WordPress just lets you enable or disable comments in general or on a per post basis. A common task for a web developer like me is to disable comments and the comment form on pages, attachments or newly created custom post types. In this post I am going to show you how you can do this with a few lines of code.

functions.php of your Theme
copy & paste
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Comments and Themes

The following methods work best, when your themes are following WordPress standards implemented starting with WordPress 3.0. But what are those standards?

This is how the current standard theme TwentyFourteen implements comments. You can find the following lines in single.php or page.php.

comments_template()  loads the comments.php file of your theme. There are two things you can do here to disable comments. Removing the comment code from your template files and disabling them by post type in your theme’s functions.php.

Remove comments from template files

The first method to remove comments is to simple remove the lines from above from your template file. Delete them in page.php to not have comments on pages, in single.php to not display them on posts. Have a look at the template hierarchy to find the files from where to remove the code.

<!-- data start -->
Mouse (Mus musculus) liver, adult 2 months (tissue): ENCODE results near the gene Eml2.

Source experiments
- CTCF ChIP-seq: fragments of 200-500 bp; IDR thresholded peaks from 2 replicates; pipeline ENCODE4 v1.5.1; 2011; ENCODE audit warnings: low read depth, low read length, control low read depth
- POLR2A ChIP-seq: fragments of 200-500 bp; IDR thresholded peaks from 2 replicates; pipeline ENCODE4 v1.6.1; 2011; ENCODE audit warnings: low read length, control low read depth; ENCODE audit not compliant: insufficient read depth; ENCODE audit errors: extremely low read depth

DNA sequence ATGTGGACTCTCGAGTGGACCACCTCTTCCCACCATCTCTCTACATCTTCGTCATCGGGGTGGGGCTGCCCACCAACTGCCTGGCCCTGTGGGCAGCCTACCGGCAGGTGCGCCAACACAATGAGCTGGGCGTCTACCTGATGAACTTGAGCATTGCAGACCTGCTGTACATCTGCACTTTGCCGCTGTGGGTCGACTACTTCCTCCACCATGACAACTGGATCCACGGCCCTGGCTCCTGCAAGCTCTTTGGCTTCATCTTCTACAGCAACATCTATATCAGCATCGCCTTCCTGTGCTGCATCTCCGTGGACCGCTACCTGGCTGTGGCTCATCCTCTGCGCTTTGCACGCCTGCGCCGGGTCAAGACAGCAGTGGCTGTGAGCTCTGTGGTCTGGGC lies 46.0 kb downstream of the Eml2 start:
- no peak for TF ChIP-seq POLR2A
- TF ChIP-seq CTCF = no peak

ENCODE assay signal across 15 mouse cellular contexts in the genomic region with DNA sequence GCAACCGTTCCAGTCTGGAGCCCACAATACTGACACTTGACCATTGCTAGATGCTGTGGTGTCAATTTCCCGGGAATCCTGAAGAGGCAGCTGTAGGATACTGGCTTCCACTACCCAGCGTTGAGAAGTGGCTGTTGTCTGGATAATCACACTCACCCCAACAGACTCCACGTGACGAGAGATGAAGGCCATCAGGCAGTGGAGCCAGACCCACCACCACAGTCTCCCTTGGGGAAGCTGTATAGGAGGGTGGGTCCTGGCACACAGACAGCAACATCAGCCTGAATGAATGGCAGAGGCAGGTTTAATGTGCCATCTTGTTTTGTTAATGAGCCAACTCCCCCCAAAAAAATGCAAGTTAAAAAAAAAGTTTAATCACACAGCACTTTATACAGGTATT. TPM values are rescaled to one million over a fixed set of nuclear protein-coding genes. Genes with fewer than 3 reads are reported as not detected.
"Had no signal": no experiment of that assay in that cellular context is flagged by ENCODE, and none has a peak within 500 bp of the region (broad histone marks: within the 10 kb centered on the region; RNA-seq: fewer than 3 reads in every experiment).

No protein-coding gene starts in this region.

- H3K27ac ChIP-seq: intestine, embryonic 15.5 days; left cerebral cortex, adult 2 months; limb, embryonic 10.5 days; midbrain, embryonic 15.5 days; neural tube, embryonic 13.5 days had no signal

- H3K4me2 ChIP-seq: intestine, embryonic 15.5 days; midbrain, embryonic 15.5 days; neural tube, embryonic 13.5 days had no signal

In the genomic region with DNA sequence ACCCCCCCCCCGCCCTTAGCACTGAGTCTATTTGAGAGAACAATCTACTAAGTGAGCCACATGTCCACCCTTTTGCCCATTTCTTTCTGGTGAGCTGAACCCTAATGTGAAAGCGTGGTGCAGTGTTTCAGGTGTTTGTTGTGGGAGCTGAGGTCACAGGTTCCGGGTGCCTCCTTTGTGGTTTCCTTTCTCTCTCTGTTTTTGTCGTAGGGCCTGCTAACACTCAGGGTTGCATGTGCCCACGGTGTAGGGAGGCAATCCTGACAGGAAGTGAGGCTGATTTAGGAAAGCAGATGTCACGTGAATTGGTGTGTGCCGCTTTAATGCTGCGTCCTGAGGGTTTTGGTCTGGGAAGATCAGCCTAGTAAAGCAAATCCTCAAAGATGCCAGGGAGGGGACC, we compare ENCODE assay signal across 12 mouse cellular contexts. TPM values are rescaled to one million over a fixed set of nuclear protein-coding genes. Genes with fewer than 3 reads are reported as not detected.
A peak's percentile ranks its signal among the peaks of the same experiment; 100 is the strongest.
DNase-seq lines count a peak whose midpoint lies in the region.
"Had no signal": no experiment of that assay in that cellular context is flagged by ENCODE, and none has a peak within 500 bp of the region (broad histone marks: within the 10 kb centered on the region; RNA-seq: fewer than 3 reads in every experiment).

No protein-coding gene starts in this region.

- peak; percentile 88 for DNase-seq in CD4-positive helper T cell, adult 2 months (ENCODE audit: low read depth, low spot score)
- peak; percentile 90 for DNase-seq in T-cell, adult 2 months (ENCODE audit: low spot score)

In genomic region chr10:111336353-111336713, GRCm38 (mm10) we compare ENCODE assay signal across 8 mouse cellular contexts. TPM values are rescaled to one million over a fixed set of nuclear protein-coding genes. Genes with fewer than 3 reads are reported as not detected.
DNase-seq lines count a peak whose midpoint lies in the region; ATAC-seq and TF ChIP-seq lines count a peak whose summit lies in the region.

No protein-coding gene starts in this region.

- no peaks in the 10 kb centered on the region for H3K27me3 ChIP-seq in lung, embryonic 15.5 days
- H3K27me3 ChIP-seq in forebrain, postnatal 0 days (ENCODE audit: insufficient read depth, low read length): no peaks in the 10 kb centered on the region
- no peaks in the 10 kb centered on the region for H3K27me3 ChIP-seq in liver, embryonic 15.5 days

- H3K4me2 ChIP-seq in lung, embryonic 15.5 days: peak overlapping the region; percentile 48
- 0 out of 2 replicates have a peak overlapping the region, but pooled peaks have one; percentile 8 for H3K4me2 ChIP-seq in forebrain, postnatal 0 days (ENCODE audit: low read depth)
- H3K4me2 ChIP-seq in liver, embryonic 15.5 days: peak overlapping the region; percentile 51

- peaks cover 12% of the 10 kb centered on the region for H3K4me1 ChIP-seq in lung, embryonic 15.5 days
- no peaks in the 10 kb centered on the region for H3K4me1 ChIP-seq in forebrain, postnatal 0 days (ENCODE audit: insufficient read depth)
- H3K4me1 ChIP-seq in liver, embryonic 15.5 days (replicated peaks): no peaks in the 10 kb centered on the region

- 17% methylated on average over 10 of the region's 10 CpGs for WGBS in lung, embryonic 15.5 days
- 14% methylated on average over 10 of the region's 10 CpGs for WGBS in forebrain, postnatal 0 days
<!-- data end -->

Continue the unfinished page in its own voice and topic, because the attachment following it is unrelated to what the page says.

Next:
If you don’t have files for each post type you can also add a check to the above code in your template file, like this one.

In this example comments for pages are disabled.

I did change the calls to comments in themes on a lot of projects. Sometimes it is better to not tamper with existing template files or create new ones. The next method helps here.

How to disable comments for pages and other post types

In the example above comments_open()  is just a check whether comments are open or not. So to remove comments you might want to return  false  here. Lucky for us, there is a filter for that.

This is the basic code to remove comments from pages and any other post types that you can copy and paste into the functions.php of your theme.

This code allows you to disable comments for any post type and themes where comments_open() is used as a check before displaying comments and the comment form. In my example I removed comments for pages and attachments (line 4). You can add custom post types or even normal posts here as well.

The next block (line 7–8) simply checks if the current post type is among the ones with comments disabled. If so, it returns false.

The last line returns the default value.

Keep in mind that when you allowed comments on a specific post of the post type, they are still disabled by this function when the post type is included here.

If there are already comments made?

Just a word about get_comments_number() from the template code above. This function returns the number of comments. So even if comments_open() returns false, comments will be displayed as long as there are some. I personally prefer to delete comments I don’t want to display anyway, so I am not going to manipulate this test.

Coding insights

The  comments_open  filter used in the code example is called in function  comments_open()  in the file  /wp-includes/comment-template.php. It was first introduced in WordPress 2.5.0.

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